But the seeds of this expanded use of eminent domain were there from the beginning. The construction of roads and canals (and, later, railroads and the Interstate Highway System) was not an unadulterated public good, and not simply for the reasons that Bill Kauffman outlines in his book. With Good Intentions? Reflections on the Myth of Progress in America. In fact, whenever eminent domain was used to procure the land for a road or a canal, someone disproportionately reaped the benefits from it. For most projects that truly benefited the public at large, eminent domain was not used—for instance, to construct roads from rural areas into towns, so that farmers could bring their crops and livestock in for sale. Instead, the farmers themselves constructed those roads, and they did not even charge tolls.

At the time of the American founding, this use of eminent domain made perfect sense; the Framers of the Constitution, after all, were mercantilists, concerned more with the wealth of nations than with the wealth of private citizens. Anything that could (in President Clinton’s hackneyed phrase) “grow the economy” contributed to the wealth of the nation. Still, the Framers would never have countenanced the use of eminent domain to take property from one citizen in order to give it to another. It took the development of capitalism—specifically, state capitalism—before government could come to identify a private good so completely with the public good.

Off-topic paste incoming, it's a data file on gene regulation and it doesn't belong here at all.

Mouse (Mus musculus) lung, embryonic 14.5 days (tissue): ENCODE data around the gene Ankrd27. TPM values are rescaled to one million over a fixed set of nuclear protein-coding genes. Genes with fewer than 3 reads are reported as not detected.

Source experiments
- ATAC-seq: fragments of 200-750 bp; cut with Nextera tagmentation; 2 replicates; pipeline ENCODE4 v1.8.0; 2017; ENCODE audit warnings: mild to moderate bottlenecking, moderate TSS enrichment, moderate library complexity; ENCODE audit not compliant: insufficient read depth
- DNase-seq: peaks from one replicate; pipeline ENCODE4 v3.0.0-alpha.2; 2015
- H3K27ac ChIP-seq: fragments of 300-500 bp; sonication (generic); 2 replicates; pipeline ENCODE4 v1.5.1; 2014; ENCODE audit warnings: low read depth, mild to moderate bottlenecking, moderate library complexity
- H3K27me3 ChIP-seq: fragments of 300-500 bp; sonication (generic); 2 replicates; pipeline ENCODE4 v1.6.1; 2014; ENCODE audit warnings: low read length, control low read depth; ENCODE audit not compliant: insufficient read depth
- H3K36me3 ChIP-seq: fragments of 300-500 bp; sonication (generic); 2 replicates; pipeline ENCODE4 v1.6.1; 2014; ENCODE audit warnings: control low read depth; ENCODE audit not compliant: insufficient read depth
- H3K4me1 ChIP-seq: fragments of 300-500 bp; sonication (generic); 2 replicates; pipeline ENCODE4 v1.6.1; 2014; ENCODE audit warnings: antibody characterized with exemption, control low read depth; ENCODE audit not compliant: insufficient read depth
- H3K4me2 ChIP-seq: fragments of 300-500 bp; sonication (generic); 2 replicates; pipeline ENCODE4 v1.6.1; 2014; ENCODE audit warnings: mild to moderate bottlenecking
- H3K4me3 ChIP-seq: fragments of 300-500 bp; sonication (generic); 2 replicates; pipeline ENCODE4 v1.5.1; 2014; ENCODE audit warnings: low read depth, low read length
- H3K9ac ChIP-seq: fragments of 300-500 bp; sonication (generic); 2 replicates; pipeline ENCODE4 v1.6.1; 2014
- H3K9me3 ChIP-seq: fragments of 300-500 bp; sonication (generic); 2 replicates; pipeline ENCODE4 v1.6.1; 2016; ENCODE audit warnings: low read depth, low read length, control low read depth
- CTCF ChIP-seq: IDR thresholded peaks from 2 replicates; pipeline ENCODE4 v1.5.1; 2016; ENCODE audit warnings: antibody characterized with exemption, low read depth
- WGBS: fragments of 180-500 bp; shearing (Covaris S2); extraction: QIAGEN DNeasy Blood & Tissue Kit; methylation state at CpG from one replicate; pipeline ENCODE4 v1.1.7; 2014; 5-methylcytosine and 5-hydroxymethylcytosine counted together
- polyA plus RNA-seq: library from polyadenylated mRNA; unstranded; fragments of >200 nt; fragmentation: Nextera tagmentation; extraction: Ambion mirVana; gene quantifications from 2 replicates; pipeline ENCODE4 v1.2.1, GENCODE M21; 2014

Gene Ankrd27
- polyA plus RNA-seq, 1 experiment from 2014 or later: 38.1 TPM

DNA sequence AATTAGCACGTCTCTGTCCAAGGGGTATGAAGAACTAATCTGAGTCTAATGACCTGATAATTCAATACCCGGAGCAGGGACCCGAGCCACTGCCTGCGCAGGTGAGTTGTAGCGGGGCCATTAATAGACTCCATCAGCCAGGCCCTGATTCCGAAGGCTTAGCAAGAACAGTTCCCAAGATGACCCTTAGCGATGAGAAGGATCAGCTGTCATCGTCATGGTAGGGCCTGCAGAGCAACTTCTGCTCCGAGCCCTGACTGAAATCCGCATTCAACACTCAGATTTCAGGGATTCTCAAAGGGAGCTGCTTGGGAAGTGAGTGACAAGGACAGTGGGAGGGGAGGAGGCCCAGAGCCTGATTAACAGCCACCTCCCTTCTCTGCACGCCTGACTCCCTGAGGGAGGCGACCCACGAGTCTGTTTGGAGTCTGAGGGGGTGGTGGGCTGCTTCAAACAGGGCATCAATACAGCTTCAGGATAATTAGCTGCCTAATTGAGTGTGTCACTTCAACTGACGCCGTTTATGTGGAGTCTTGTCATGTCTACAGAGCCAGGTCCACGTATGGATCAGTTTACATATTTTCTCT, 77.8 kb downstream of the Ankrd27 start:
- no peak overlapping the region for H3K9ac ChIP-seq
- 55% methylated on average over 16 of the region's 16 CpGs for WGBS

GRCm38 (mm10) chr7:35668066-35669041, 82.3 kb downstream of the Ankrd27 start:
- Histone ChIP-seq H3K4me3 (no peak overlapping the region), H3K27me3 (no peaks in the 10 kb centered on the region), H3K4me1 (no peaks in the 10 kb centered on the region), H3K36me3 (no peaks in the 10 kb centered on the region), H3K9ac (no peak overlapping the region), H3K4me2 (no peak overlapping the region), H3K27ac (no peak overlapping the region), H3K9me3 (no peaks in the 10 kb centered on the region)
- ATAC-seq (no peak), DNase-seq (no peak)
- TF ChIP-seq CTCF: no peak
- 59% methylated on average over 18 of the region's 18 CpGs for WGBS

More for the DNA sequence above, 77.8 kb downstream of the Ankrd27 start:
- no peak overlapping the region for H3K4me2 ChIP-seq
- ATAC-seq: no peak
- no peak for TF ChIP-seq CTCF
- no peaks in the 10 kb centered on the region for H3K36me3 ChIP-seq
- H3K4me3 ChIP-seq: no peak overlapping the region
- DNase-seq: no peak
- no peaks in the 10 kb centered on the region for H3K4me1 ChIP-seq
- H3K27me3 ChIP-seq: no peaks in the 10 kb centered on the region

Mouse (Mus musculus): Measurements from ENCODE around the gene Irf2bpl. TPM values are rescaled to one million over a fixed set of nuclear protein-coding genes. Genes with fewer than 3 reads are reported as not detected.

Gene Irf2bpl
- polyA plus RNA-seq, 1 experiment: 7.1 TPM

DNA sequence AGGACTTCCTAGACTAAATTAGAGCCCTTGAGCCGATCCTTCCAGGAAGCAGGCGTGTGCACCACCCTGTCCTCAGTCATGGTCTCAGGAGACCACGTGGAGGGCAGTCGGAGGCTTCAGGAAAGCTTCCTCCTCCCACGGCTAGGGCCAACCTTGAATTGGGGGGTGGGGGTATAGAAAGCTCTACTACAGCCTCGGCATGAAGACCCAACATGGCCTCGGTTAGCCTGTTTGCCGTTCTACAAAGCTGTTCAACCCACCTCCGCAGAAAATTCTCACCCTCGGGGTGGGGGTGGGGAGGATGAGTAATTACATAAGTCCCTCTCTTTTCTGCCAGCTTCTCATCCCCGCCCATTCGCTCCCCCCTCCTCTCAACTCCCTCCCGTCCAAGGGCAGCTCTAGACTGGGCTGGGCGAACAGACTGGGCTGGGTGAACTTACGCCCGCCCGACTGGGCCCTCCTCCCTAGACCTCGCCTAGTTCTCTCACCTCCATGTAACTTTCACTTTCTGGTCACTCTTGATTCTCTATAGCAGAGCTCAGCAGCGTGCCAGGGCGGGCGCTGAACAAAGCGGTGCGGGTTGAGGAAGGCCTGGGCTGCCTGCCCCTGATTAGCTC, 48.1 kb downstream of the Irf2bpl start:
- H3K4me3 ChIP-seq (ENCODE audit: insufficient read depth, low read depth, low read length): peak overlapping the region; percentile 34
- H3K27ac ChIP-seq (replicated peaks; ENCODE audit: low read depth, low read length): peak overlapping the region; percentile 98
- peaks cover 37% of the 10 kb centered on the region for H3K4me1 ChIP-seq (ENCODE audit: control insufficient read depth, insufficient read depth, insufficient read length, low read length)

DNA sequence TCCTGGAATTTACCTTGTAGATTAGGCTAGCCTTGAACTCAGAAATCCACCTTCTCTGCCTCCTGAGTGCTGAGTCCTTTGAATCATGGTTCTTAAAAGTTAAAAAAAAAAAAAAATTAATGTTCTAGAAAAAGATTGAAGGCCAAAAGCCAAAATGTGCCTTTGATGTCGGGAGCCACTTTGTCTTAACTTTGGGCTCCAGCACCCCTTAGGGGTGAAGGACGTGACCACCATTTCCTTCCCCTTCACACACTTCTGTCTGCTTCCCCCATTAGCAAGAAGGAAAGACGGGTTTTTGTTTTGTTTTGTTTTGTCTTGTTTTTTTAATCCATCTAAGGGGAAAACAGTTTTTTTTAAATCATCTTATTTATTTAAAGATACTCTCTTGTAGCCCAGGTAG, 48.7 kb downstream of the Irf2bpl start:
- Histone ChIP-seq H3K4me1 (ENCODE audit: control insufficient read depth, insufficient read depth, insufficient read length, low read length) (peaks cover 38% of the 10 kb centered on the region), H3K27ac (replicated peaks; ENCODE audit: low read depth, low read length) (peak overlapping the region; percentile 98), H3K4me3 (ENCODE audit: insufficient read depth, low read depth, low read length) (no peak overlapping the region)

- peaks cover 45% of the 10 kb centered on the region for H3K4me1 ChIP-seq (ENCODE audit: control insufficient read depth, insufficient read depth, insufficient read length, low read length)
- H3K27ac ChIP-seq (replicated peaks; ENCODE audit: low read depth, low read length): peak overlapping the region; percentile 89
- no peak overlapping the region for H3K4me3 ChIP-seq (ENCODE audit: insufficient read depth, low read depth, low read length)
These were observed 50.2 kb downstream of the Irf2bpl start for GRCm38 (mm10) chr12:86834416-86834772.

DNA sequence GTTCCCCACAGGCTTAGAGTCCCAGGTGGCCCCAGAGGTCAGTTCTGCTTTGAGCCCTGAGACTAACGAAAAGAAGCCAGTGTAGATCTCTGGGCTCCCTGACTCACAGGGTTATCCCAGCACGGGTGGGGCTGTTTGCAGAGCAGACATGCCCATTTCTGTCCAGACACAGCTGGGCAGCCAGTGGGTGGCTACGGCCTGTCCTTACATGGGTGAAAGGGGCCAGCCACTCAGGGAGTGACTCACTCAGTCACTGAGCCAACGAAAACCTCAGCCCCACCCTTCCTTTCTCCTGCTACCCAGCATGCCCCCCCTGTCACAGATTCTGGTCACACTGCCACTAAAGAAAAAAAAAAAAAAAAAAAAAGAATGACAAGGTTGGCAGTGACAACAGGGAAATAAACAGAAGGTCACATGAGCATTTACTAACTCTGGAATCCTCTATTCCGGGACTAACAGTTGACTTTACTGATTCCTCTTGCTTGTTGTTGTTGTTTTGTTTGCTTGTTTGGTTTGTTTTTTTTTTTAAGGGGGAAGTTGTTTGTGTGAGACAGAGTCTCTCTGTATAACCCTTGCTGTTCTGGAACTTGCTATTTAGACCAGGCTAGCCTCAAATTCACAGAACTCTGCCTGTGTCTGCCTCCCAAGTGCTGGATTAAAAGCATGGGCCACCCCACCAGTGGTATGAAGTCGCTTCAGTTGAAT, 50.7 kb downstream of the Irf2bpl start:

When Barbara Richardson expressed her fondness for eminent domain, she was speaking not as a socialist, but as a state capitalist. Miss Richardson truly believes in private enterprise; during her tenure in Rockford, she devoted much of her efforts to encouraging the founding and growth of small businesses. But for her, and for other state capitalists, property is nothing more than a commodity. As long as we properly compensate the owner, why should government not take property by eminent domain and hand it over to someone else, who will use it with greater economic efficiency?